Prime Minister Narendra Modi’s hope that the ensuing UP elections would be fought on development plank looks like a bitter pill to swallow under the prevailing circumstances for two reasons: First, the Prime Minister’s party in this crucial state has generally been known for pushing issues other than development over the years. And second, there is no creditable enough leader here who can even remotely match Modi’s passion for progressive agenda.
Remember, we are heading for Assembly — not Lok Sabha — elections. And Modi matters here just as a ‘poster boy’ of an otherwise faceless BJP in UP. Nothing more, nothing less.
Like it or not, only three faces come up in mind whenever you discuss UP’s development in the in the past 25 years — ND Tiwari, Mayawati and Akhilesh Singh Yadav. None of these people belong to the BJP.
Yes, that’s the truth, perception-wise. Why not go down memory lane and try to make out how the party was perceived to have performed when it was in power in Uttar Pradesh?
In all, the BJP has given the state four chief ministers — Kalyan Singh twice (from 24 June, 1991 to 6 December, 1992 and again from 21 September, 1997 to 12 November, 1999), Ram Prakash Gupta (from 12 November, 1999 to 28 October, 2000) and Rajnath Singh (from 28 October, 2000 to 8 March, 2002).
Almost all through the tenure of these chief ministers, issues such as the Ram Mandir movement, demolition of the Babri mosque, communal tension at different places and inclusion of Vedic mathematics in school syllabus had rocked the state time and again. And governance had, more or less, taken a backseat.
Except during his first term in office when the general law and order scene had improved in the state, Kalyan Singh was commonly believed to be a hard-Hindutva man. He was never apologetic about demolition of the Babri mosque. “I own full responsibility for the demolition,” he had said soon after he resigned as chief minister on 6 December, 1992.
In his second tenure, Kalyan Singh was better known as someone who had caused consternation among Muslims because of his twin suggestions: All primary classes across the state should begin their day with a prayer of Bharat Mata. And the pupils ought to say "Vande Mataram" instead of "Yes Sir/Yes Ma’am" during roll-calls.
The tenure of Ram Prakash Gupta, who had succeeded Kalyan Singh by the end of the last century, saw nothing that was noteworthy. It was, in fact, one of the most lacklustre periods in UP’s recent history. A forgetful man who didn’t take his job seriously, Gupta was spotted picnicking with his family-members on the outskirts of Lucknow on a day when communal riots were taking place in Azamgarh.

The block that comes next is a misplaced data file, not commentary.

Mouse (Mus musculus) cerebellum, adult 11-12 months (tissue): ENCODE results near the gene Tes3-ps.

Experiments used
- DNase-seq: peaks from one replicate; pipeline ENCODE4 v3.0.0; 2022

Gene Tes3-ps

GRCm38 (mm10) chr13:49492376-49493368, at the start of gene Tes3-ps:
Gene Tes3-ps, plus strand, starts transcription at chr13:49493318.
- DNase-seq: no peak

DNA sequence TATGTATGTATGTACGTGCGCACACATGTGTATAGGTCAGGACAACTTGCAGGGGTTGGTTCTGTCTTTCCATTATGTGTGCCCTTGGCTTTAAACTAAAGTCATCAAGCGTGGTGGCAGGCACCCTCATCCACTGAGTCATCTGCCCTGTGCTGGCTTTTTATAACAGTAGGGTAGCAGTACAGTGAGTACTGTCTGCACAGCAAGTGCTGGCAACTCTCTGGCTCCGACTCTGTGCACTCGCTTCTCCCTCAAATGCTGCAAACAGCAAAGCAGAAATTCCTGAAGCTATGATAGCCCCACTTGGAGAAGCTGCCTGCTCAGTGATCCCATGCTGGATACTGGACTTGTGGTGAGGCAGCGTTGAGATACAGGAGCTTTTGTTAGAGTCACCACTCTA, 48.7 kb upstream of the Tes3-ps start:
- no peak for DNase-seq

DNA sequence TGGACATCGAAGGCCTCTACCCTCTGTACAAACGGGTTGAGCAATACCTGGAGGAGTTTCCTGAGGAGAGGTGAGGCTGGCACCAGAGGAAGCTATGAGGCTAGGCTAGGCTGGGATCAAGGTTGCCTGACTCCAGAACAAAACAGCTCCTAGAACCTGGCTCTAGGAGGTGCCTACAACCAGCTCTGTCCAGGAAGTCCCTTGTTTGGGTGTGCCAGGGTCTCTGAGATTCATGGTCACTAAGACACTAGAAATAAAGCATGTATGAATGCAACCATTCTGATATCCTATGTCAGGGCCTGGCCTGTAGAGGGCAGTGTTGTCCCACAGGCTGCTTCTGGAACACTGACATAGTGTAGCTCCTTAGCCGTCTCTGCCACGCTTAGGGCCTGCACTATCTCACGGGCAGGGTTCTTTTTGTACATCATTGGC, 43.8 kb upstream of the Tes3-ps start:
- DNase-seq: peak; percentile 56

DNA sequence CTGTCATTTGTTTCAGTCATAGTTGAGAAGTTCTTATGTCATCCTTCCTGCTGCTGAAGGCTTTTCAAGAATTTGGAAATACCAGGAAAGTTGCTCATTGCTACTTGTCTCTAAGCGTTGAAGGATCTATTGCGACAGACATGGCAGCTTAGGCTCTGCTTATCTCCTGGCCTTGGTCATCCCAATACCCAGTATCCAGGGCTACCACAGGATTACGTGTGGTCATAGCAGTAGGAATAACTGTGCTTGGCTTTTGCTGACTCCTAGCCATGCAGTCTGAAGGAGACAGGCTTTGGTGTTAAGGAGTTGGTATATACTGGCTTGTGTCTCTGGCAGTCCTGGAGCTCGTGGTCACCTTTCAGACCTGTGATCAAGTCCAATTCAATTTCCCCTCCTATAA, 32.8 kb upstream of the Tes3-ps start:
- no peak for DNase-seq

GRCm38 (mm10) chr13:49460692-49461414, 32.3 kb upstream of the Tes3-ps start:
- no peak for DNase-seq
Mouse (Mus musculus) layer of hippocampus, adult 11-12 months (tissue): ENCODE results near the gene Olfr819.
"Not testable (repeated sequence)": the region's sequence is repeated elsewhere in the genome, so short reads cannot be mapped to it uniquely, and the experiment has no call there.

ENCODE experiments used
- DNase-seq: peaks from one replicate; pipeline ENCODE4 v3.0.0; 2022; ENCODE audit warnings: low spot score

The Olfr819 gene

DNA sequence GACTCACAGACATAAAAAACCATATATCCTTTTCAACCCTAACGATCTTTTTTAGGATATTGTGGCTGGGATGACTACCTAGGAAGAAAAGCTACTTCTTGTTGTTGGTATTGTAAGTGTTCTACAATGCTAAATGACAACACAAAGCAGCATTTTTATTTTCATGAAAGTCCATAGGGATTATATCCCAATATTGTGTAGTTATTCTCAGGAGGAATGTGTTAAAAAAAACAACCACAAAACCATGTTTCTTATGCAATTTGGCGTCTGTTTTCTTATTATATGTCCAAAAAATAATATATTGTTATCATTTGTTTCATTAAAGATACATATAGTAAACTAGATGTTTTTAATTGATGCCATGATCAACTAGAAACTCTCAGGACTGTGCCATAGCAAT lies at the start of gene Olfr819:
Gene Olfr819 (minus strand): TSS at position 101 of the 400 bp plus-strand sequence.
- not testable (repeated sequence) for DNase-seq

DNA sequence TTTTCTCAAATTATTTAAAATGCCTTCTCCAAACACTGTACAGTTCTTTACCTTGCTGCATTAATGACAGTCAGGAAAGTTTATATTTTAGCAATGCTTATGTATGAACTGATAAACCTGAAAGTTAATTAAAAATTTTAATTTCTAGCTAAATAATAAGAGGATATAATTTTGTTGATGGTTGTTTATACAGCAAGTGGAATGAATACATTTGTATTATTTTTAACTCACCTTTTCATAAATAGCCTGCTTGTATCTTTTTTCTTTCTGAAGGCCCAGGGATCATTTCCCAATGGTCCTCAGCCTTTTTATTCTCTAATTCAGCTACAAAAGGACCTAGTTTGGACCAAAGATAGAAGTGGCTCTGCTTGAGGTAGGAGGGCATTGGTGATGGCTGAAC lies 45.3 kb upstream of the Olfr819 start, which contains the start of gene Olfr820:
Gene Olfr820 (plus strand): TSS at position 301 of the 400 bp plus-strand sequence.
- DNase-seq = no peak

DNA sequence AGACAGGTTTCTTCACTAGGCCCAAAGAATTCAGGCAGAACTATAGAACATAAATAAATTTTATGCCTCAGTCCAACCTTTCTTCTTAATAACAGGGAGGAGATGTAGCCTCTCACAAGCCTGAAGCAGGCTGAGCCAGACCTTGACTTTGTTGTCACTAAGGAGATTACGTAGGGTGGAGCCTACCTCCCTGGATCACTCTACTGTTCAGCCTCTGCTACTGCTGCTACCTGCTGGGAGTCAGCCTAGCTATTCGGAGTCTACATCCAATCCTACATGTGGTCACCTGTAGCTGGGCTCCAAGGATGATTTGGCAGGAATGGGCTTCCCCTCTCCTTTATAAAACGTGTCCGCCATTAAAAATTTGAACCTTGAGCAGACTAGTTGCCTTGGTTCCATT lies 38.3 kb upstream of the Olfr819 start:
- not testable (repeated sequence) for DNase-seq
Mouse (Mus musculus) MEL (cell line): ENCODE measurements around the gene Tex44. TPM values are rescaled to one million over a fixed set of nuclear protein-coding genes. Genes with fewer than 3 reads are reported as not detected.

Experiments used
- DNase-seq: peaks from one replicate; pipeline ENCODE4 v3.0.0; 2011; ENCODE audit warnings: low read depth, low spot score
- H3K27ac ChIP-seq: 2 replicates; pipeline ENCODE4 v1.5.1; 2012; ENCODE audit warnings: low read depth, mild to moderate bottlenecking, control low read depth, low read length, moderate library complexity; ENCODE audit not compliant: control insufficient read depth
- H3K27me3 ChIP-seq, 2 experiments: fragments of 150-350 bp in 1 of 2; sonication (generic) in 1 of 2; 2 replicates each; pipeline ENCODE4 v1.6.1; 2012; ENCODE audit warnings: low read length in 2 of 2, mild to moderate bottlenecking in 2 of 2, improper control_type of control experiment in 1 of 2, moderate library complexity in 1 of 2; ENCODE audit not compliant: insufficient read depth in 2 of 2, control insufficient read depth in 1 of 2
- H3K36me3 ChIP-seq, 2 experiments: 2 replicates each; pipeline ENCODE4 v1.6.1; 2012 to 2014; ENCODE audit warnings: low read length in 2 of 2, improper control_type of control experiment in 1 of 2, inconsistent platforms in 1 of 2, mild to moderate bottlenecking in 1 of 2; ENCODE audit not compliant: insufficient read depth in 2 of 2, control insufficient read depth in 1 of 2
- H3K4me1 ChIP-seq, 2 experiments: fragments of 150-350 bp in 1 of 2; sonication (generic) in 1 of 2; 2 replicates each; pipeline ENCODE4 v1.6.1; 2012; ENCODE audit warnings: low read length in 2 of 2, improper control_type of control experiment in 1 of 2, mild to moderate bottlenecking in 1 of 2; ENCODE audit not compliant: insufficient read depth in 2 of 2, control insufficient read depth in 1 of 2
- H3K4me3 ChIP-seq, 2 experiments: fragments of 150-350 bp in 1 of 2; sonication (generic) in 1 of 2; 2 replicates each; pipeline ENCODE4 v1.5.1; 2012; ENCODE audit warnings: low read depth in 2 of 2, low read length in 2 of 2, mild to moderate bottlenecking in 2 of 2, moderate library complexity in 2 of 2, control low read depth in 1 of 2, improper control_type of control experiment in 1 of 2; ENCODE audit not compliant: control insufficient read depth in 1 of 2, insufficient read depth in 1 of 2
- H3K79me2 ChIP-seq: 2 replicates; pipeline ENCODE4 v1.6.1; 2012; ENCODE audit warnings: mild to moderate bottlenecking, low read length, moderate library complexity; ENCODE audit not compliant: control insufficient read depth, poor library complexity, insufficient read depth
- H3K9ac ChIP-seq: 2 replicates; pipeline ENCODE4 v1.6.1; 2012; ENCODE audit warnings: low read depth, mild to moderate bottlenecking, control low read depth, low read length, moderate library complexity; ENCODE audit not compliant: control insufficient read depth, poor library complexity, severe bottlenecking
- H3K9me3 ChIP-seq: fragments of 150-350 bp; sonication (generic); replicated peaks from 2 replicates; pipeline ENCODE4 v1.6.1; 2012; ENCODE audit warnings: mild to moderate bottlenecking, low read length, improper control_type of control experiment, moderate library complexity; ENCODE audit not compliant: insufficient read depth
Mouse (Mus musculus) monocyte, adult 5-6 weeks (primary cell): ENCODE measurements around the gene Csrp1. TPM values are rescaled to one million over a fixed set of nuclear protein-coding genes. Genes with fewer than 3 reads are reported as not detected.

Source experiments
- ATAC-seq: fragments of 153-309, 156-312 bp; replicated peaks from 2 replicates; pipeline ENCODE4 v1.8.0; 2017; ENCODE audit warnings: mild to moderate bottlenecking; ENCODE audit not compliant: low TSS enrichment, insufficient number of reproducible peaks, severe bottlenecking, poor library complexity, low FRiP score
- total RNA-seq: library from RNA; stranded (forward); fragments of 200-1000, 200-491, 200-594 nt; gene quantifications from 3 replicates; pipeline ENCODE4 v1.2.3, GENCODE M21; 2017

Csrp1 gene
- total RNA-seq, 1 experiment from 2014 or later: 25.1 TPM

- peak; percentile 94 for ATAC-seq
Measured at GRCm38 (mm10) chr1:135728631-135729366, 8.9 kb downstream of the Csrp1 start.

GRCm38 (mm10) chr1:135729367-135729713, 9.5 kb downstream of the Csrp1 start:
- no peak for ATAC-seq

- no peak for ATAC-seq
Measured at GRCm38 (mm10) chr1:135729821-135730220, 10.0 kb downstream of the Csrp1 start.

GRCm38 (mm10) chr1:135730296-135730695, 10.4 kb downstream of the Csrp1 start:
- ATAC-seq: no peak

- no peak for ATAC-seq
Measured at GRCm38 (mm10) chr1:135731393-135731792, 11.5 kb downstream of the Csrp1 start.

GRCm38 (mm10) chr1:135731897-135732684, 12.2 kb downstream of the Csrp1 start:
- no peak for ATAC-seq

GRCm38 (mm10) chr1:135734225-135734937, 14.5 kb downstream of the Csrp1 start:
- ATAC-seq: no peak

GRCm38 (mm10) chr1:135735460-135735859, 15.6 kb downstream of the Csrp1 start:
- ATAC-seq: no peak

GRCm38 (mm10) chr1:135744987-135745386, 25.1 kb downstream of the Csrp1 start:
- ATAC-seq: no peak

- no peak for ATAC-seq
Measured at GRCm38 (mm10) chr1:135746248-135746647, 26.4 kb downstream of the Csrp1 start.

This apart, Gupta also suffered from what is known as a foot-in-the-mouth syndrome, according to a report published in India Today on 14 February, 2000. "Hum logon ko jaatiwadi hona chahiye; isse desh aur samaj mazboot hota hai (All of should practice casteism; it’ll strengthen the country and the nation)", the magazine quoted him as saying.
Rajnath Singh’s stint as chief minister wasn’t as ignominious. His government had hit newspaper headlines nationally because of an altogether different reason: There was a concerted effort to rationalise the reservation structure in government jobs.
The Rajnath Singh administration introduced a ‘Most Backward Classes’ category among SCs and OBCs for the first time in the state.
But what’s perhaps more important politically is the fact that it was done much before even Nitish Kumar could create the Mahadalit category in Bihar.
During 1991-1992, when Rajnath Singh was education minister under Kalyan Singh, copying in examinations was made a non-bailable offence. And Vedic mathamatics was sought to be introduced in school syllabus.
Now you can see why, despite Prime Minister Modi saying so in as many words time and again, people in UP don’t generally identify the BJP with ‘politics of development’. And don’t blame them if they find Akhilesh Singh yadav and Mayawati to be more suited to getting ‘development’ done.
For, they have seen for themselves rapid progress being achieved on different development fronts at a break-neck speed, especially since 2007. Lucknow, with dozens of lovely, well-maintained, well-illuminated gardens and parks, has now grown up into one of the most beautiful cities in India. Work on extension of Metro Rail network in the state capital, Noida and Greater Noida is going on. The six-lane super Expressway from Agra to Lucknow is almost complete. And, in addition, four-lane highways connecting Lucknow with 44 district headquarters are fast becoming a reality.
These spectacular optics apart, it’s a fact that under both Mayawati and Akhilesh, UP figured prominently as a revenue surplus state in the country. Both of them are known as go-getters.
But this hardly means that they are having it easy in the run up to elections this time. While deteriorating law and order might prove to be Akhilesh’s Achilles heel, Mayawati faces the threat of its votebank getting poached into by the BJP.
The overall political situation in UP is too fluid to comprehend. Let’s not indulge in the prediction game. We are not astrologers. Nor are we the all-too-floundering-psephologists who revel in misjudging the political pulse from Lucknow to Washington.